In another poem titled “The Road Not Taken” Robert Frost approaches pastoral nature through the lines stated below:

I shall be telling this with a sigh
Somewhere ages and ages hence:
Two roads diverged in a wood, and I,
I took the one less traveled by,
And that has made all the difference.

The lines cited above once again allude to the poet’s bonds with nature through a forest where two roads digressed from one another to two different directions. Both the roads went ahead through the woods but Robert Frost walked along the one on which he found less foot marks.

It makes Robert Frost comparable to his transcendental ancestors who fostered the idea of not jumping on popular band wagons. In this context we can refer to a line from Ralph Waldo Emerson, one of the pioneers of American Age of Enlightenment, “Do not go where the path may lead, go instead where there is no path and leave a trail.” Opening up new horizons of thoughts and visions was valued by both Ralph Waldo Emerson and Robert Frost, according to the cited lines.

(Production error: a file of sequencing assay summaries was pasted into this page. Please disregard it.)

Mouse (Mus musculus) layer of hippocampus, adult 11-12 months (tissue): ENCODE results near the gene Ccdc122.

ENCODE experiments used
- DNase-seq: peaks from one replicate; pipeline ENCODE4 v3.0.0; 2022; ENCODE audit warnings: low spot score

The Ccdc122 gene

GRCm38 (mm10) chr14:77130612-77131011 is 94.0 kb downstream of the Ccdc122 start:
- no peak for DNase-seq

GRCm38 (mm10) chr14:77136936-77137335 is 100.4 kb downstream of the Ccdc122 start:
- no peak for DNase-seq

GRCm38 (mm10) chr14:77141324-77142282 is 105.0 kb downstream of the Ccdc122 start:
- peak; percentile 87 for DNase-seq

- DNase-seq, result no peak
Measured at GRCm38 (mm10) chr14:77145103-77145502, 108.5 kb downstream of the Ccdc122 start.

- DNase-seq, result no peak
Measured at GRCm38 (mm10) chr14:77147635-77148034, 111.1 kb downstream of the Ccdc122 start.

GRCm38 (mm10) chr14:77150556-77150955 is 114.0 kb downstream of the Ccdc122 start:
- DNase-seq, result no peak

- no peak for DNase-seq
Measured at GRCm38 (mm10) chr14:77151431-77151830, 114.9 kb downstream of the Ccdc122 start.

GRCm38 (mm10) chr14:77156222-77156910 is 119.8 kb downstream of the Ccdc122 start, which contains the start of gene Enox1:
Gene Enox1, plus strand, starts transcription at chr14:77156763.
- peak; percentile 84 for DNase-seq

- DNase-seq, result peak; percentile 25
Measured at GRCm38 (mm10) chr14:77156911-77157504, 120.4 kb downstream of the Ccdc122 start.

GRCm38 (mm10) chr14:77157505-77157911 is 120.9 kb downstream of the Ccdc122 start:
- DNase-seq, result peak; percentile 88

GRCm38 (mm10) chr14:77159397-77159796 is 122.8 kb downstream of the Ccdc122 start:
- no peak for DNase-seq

Nobel Laureate Irish poet Seamus Heaney is also highly celebrated by readers for the reflections of pastoral life in most of his poems.  “Digging”, one of the best-known poems by Seamus Heaney concludes in the following way:

The cold smell of potato mould, the squelch and slap
Of soggy peat, the curt cuts of an edge
Through living roots awaken in my head.
But I’ve no spade to follow men like them.
Between my finger and my thumb
The squat pen rests.
I’ll dig with it.